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Beirut Madinati tribute

In April, a quiet revolution began in Lebanon as the volunteer-led Beirut Madinati fielded 24 “qualified, politically unaffiliated individuals” for 24 seats in the Beirut Municipal Council elections. The movement was boosted by its powerful, eye-catching design and branding created by a team of volunteers including creative directors, art directors, designers, animators, illustrators and photographers. Though the campaign failed to win any of the seats, it fostered a renewed spirit of collaboration and unity within Lebanon’s increasingly disillusioned electorate.


This year’s Dubai Lynx marked the official launch of Good People, a directors’ collective aimed at combatting what it perceived as mediocrity within the industry. Founded by directors Ali Ali and Michel Abou Zeid, the eight-person-strong team has already worked on major campaigns including Impact BBDO’s ‘Sabotage’ for Centrepoint and Souq’s ‘It’s yours’.


J. Walter Thompson and Saudi Telecom Company helped create an image of Saudi Arabia few had ever imagined, complete with forest-tipped mountains, majestic coastlines and not a single oil rig in sight. The project, entitled ‘Unveil Saudi, ’invited local bloggers, social media influencers and photographers to journey with STC through the Kingdom’s less well-known villages, towns and small cities to document a side of the country beyond oil and barren desert.


A collaboration between Beirut club night Smirnoff Sound Collective and magazine Audio Kultur was one of the few International Women’s Day campaigns to have a strong tangible impact this year. The #Recognize campaign consisted of artwork, a GIF and a documentary, alongside a club night with an entirely female setlist at Hamra’s Uberhaus – all aimed at tackling the marginalisation of female DJs on the city’s nightlife scene.


In a year that gave us Kevin Roberts’ enlightening thoughts on gender equality, the arrival of women’s empowerment movement SheSays to the Middle East came as something of a relief. Since launching in September, the network has already organised portfolio nights for young creatives and plans to launch a mentorship scheme between junior employees and their senior counterparts in a bid to push young women up the agency ladder.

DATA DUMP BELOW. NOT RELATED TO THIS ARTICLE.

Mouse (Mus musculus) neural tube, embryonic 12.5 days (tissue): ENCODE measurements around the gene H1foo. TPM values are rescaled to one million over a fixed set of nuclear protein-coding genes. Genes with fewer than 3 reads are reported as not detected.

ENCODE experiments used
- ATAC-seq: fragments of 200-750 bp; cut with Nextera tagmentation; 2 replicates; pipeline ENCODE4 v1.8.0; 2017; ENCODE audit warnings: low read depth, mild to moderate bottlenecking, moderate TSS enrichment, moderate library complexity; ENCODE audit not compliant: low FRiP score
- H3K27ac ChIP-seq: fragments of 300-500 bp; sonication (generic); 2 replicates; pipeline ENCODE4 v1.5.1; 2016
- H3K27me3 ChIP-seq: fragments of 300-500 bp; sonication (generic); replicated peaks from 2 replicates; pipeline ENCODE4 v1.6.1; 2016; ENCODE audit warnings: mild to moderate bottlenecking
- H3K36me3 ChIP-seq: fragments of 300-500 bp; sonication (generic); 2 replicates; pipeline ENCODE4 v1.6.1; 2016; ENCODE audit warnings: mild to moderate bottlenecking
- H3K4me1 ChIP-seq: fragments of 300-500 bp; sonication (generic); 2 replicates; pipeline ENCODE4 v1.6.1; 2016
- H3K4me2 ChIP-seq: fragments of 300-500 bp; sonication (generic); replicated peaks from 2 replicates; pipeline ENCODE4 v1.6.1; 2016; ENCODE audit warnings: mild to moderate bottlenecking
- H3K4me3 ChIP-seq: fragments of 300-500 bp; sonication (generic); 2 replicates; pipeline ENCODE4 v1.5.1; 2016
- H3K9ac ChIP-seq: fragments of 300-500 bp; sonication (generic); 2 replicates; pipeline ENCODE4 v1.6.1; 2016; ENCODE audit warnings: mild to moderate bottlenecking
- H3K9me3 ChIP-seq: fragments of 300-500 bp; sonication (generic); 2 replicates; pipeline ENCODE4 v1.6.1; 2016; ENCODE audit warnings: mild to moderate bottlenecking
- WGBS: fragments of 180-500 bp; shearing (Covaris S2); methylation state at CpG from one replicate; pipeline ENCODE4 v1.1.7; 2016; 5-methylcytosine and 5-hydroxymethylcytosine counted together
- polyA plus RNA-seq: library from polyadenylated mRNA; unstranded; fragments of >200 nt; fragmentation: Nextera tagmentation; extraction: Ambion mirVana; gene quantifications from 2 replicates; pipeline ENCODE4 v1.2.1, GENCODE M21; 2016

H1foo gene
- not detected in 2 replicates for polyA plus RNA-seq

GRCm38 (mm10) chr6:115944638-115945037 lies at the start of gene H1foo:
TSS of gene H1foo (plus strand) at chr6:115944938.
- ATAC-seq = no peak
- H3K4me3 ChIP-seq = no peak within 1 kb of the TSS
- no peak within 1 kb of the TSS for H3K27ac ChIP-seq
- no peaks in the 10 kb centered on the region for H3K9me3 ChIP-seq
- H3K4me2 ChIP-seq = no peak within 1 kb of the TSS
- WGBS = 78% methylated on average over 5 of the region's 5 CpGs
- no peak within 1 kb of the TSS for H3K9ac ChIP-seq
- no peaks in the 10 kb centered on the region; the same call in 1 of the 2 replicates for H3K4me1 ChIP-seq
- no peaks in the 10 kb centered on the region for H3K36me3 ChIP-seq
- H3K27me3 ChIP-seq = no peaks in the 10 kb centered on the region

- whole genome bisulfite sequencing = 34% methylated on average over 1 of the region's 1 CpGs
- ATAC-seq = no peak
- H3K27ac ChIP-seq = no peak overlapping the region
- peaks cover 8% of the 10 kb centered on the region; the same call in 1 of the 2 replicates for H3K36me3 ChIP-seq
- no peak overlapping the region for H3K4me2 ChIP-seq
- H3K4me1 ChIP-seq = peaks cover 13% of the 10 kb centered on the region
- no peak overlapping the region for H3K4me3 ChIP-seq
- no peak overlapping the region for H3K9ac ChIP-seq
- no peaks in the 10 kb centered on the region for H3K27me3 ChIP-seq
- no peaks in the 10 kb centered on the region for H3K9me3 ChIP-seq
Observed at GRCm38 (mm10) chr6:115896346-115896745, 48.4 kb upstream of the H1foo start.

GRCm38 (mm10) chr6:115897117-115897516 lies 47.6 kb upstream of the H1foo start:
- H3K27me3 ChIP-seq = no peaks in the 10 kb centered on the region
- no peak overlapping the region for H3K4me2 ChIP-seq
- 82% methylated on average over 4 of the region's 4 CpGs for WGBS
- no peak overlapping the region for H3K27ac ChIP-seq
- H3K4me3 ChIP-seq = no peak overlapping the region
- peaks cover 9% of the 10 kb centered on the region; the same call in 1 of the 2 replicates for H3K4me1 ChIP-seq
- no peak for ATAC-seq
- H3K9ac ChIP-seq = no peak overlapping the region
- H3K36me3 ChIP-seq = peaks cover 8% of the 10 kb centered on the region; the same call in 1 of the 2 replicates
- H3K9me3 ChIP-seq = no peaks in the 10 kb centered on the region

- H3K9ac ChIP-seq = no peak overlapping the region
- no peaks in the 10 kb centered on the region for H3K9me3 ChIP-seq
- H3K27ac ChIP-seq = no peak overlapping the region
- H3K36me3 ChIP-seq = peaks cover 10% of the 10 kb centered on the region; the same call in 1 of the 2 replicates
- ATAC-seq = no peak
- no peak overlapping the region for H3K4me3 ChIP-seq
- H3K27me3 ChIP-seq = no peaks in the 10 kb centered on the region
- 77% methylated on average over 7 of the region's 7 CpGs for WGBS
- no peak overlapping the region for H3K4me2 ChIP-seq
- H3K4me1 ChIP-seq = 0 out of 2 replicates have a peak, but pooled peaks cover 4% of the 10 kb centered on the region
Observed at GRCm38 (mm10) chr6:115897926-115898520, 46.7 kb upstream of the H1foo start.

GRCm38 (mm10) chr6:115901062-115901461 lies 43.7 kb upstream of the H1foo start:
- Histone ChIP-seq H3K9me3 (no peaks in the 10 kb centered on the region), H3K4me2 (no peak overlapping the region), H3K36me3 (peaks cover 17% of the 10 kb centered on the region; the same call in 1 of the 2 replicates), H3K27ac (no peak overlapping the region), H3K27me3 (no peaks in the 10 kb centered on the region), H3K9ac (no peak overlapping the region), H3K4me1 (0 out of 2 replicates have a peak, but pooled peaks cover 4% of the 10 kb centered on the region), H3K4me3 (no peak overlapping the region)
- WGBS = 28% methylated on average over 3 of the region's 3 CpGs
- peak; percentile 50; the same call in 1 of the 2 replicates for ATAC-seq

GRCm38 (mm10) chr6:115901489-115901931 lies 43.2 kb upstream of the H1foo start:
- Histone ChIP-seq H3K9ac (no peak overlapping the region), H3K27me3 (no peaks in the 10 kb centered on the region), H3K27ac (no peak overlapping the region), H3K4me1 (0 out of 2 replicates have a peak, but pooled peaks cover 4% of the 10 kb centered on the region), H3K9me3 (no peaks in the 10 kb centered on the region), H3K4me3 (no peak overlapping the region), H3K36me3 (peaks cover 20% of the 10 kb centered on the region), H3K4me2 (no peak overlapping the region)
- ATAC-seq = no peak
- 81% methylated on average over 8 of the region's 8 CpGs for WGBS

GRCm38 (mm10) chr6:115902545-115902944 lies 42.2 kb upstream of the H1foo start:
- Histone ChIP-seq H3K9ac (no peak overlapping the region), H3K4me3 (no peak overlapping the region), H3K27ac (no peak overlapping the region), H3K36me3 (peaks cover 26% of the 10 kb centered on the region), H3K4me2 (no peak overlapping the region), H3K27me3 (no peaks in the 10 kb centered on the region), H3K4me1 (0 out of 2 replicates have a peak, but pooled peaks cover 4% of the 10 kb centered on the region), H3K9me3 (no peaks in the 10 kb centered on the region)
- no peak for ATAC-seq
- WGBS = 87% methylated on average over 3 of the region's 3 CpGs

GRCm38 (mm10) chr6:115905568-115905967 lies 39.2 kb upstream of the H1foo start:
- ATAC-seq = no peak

At the height of Kuwait’s recent parliamentary election, one unorthodox ‘candidate’ called Bu Salem appeared on social media. Coming from the (non-existent) Sixth District of Kuwait and boasting credentials including the prize of a ‘Golden Tea Cup’, his ‘campaign’ video sent social media into a  frenzy as users tried to deduce whether his candidacy was real. As it turns out, it was all part of a campaign to launch Almunayes  Tea new teabag range, but by  the time this was revealed the hashtag #LongLiveBuSalem was already born.


“Being a man is a great privilege, but it’s also tremendous pressure,” said the Egyptian-British author Shereen el-Feki discussing her latest book in the works, which looks at a crisis of masculinity in the Middle East. “What I could call it is ‘The Thin Red Line’, actually, because it can be that in this region, and globally, men walk along a very tight line of what it means to be a man,” she said. “For men, if you don’t conform to this really, really narrow line of masculinity, you can fall off and there’s virtually no tolerance. It’s like a tightrope.”


In February, something incredible took place in Lebanon when a 38-year-old play by Ziad Rahbani broke Lebanon’s box office records, beating even Star Wars: The Force Awakens. The play Bennesbeh Labokra, Chou? (What About Tomorrow?) had been unknowingly recorded during its initial 1978 run, and thanks to Beirut-based digital start-up M Media, the footage was transformed into a cinematic spectacle and has become Lebanon’s highest grossing film of all time.


Around September, a video of a man being catapulted out of a slingshot across Dubai Marina went viral on social media. Many clocked on that the stunt was a hoax, but others were concerned enough to even call the police on behalf of the apparent ‘victim’ in question. Then, at the height of the momentum, out stepped Careem. With the help of content creators The Misfits, the taxi-booking app had made the video for their re-brand campaign.

Oreo BTS Shoot-4 amended

10 Oreo brought together a rapper, singer and multi-national choir to perform three different versions of the same Arabic jingle for its ‘Wonderfilled’ campaign. The videos were produced by The Chamber’s Daneesh Surkari and Adeniyi Adetokunboh, who posed the question on Facebook: “What would you do if you gave an Oreo to a dragon, vampire or an alien.” The responses gave way to the songs’ lyrics, which conveyed innocence through a nursery rhyme melody.